So while the police were questioning Ozzie, Kevin made his way over to MACA’s security director, who had arrived minutes earlier to assess the situation and deal with the police. Kevin told him that Ozzie’s freeze-up was a matter of serious concern and that maybe his weekend shifts should be cancelled and the man suspended from duty until the top brass at MACA could talk on Monday during normal business hours and sort out what to do—then bring Ozzie back early or mid-week to discuss his fate as an employee of the museum.

The director agreed—it wasn’t as if he wanted to lose his weekend dealing with any more shit—and Kevin could now sigh inwardly with relief instead of silently groaning.

Time. What I need is time. And now I have it.

* * *

Ozzie had benefited and suffered from the past day or so. Suffered because he was on suspension and in limbo, with no idea what was going to happen. On the other hand, he’d had time to sort things out, and no matter how hard he tried, nothing made sense except that Kev had been behind things somehow. He probably hadn’t orchestrated the theft, but he’d planned to be crowned the hero for thwarting it, and now Ozzie wondered if the man’s thwarting of that other transhuman months earlier had also been rigged to make him look better—after all, his partner that night had reportedly hesitated when things got hot and heavy.

At least in that case, the guard who was with Kev didn’t end up getting hurt or being made to look all bad, Ozzie fumed. But then again, all he’d needed to do then was use his powers to make the perp hesitate. He must want Angie or me or both of us off the staff. Get rid of the senior folks who might get in the way of his aspirations later.

Ozzie couldn’t imagine for the life of him what kind of problems he or Angie would have caused Kevin, who was already ahead of them on the career track, but people who cheat and steal weren’t any smarter than the average person—and sometimes stupider—so it was probably just ignorance and paranoia at work, he assumed.

Unfortunately, he noted mentally, Kevin’s misguided plans might cost Angie her life, and Ozzie his job.

But I’m going to let everyone know what I suspect. Even if I lose my job, I’ll make sure Kev is undermined if not fired himself.

Sighing, Ozzie came to a halt at the street corner, and pushed the crosswalk button, wishing he were at the diner already enjoying a fried pork chop—fuck “doctor’s orders.” He could do nothing until Monday at the earliest, and maybe Tuesday or Wednesday. He looked up at the half-cloudy skies and tried to find symbolic hope up there that the weather could turn either way with regard to his job—he wasn’t doomed yet.

And then he surged forward into the street.

For a split-second, Ozzie had the confused sensation that he had to run from some threat—with no apparent threat anywhere—and then there was just his life slamming into a wall that scattered all coherent thought to the four winds.

Later, he’d discover that it was actually a Hyundai slamming into him and his body tumbling end over end across the windshield, then the roof, then the trunk. Finally, the asphalt of the street and blackness in his head darker than the street itself.

* * *

“Man, you look like shit,” Kevin said, tying a “Get Well” balloon to one of the chairs in the hospital room. “But I hear that you’re doing pretty well, the broken hip and a few bruises aside. Angie’s doing good now. Probably need to take an early retirement package, though—maybe some light disability benefits. Some minor voice damage and some neurological thing in her right arm—a tingle or weakness or something. Sorry to hear about your suspension, by the way.”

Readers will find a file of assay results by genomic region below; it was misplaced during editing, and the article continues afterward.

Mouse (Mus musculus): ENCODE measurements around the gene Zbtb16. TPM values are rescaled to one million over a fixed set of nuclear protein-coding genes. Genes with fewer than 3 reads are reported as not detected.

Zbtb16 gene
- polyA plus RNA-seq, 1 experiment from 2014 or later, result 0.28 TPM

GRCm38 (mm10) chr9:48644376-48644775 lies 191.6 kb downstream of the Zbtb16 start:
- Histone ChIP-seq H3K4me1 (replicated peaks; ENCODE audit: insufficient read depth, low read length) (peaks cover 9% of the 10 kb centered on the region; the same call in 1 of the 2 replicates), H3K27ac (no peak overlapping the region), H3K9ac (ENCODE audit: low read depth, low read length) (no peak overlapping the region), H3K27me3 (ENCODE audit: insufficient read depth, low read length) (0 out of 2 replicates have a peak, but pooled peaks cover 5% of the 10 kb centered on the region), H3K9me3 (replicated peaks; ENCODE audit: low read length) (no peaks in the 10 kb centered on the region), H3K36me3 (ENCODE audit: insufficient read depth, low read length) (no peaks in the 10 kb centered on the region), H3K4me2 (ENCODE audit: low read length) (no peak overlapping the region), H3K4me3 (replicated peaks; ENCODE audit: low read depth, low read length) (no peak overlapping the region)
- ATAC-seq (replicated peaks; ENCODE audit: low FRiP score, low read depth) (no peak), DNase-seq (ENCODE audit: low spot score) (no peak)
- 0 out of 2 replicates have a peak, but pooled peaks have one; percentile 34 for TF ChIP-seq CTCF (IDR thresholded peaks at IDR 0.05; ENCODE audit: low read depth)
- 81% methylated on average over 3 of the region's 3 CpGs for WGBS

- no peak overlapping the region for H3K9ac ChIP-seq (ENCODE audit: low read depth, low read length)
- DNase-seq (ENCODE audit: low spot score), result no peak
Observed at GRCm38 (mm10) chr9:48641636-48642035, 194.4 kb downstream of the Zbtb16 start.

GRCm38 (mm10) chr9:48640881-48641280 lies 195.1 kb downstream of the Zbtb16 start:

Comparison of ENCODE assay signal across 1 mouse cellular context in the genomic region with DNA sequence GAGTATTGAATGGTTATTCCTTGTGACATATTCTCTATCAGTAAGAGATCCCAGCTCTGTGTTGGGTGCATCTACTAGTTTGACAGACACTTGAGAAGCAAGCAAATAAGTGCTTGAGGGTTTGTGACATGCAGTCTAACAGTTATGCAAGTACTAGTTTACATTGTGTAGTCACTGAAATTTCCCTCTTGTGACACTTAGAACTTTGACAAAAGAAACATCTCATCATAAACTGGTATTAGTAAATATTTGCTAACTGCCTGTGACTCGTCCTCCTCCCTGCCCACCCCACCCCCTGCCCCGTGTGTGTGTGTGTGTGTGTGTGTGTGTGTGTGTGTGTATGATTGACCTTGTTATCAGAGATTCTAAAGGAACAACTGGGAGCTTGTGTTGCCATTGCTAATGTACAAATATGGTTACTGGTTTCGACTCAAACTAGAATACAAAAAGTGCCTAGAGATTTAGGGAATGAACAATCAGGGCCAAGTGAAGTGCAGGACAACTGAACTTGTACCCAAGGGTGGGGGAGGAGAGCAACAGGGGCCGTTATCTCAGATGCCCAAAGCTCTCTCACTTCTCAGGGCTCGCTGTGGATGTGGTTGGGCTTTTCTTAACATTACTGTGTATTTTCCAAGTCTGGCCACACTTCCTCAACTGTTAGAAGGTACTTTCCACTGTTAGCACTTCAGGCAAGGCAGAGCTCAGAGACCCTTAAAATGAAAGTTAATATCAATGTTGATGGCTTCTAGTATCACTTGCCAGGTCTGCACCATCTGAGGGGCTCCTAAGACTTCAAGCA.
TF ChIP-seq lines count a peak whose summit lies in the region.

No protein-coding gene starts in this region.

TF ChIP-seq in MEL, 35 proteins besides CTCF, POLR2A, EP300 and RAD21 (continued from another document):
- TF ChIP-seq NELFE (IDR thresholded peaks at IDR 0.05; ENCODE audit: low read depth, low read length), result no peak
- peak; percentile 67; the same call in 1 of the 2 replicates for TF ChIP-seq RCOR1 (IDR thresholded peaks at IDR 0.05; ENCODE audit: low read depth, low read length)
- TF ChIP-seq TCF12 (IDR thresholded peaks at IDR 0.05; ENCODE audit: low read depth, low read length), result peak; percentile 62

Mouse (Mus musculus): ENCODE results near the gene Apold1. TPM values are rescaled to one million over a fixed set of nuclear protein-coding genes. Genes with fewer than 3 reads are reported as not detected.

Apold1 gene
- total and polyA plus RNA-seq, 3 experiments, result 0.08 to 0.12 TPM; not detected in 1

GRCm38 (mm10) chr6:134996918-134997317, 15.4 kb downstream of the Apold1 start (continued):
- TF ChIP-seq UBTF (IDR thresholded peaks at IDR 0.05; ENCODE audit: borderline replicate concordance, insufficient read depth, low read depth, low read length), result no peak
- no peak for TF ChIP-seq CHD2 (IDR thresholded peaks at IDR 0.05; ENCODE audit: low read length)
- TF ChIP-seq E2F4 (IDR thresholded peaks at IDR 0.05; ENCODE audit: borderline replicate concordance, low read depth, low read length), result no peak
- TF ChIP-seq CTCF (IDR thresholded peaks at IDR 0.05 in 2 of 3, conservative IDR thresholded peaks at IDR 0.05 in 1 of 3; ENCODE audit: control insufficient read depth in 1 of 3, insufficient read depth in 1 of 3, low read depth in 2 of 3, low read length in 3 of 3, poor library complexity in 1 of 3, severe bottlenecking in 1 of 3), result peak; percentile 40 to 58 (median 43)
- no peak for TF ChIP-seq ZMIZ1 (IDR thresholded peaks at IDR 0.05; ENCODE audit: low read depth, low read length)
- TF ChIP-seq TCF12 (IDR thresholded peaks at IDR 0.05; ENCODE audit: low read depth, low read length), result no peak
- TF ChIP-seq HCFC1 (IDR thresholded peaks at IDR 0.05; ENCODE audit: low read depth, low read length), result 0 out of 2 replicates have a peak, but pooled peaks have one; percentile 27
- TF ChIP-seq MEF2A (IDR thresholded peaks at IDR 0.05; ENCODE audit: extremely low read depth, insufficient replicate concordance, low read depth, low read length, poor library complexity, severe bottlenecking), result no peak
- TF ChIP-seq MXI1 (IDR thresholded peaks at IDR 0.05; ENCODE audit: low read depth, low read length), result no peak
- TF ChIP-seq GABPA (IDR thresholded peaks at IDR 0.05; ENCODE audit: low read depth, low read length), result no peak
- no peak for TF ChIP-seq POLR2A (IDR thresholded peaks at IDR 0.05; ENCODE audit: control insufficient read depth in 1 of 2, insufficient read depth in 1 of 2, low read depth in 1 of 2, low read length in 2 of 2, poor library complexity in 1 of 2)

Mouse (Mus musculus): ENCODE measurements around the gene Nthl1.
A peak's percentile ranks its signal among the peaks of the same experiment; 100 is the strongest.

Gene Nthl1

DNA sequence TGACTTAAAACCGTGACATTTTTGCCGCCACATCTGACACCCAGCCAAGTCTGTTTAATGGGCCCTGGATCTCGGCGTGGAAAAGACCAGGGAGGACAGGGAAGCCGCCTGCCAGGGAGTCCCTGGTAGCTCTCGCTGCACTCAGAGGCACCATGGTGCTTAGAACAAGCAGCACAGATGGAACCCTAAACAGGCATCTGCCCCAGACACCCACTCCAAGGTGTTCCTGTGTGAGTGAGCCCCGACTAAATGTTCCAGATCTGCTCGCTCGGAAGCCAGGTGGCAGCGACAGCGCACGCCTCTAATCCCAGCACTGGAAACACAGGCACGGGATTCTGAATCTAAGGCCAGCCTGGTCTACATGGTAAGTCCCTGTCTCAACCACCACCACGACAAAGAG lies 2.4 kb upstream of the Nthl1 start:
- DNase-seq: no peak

“Yeah, I’m sure you are,” Ozzie grumbled. “I’ll be back to work soon, though. Don’t you worry.”

“I don’t know, man,” Kevin responded. “You might just want to take a severance package and take your chances out in the work-hunting world.”

“Why do you think that?” Ozzie said, smirking.

“Because if you don’t take that route, your guilt over freezing up at the museum may cause you to walk out in front of a speeding bus next time instead of a little car.”

Ozzie’s self-satisfied smile vanished. Kevin remained silent, looking hard at the man in the hospital bed.

To be honest, I don’t know if I could do that, Kevin considered, since it was hard enough to bring myself to put you in front of a relatively slow-moving car. Then again, it’s a shitty job market and if it comes down to you or my wife and kids…

“You made me cross…in front…” Ozzie muttered. “Oh, God.”

“Nothing personal, but you’re a stubborn old dude…”

“You,” Ozzie began, his voice gaining force. “You nig—”

“Hey!” Kevin cut him off, one finger pointed at him like the barrel of the gun that had taken down Angie. “Don’t make this a racial thing. Don’t. Once upon a time, in your dad’s time and your grand-dad’s, it was white privilege. Now it ain’t about skin color as much. It’s about something more real and meaningful: genes. My genes are better than your genes. You’re old and you’re not trans. That’s a combo that makes you obsolete.”

“You’re just gonna fuck me over?”

“Look, life is hard. Sorry that you get to be the coward in this story, but you do. Look on the bright side. Angie may look like she made a rash move, but she still gets credit for helping to take down the perp, so they’ll treat her right as they push her out. Plus, her injury was work-related, so worker’s comp’s got her hospital bills covered. She’ll come out right as rain in the end.”

“And because I look suicidal or stupid, I get to pay out of pocket, and I end up fired. Sweet, Kev. That’s real nice of you.”

Kevin looked away and frowned—almost seemed to wince. Then looked Ozzie in the eyes again and shrugged.

“Ozzie, it’s a rough world out there, and we gotta look out for ourselves and our families,” Kevin said as he walked toward the door and turned his back on the older man. “It’s evolution, and you’re on the losing side.”

At the door, Kevin paused and looked back at Ozzie one last time. “Survival of the fittest, man. Survival of the fittest.”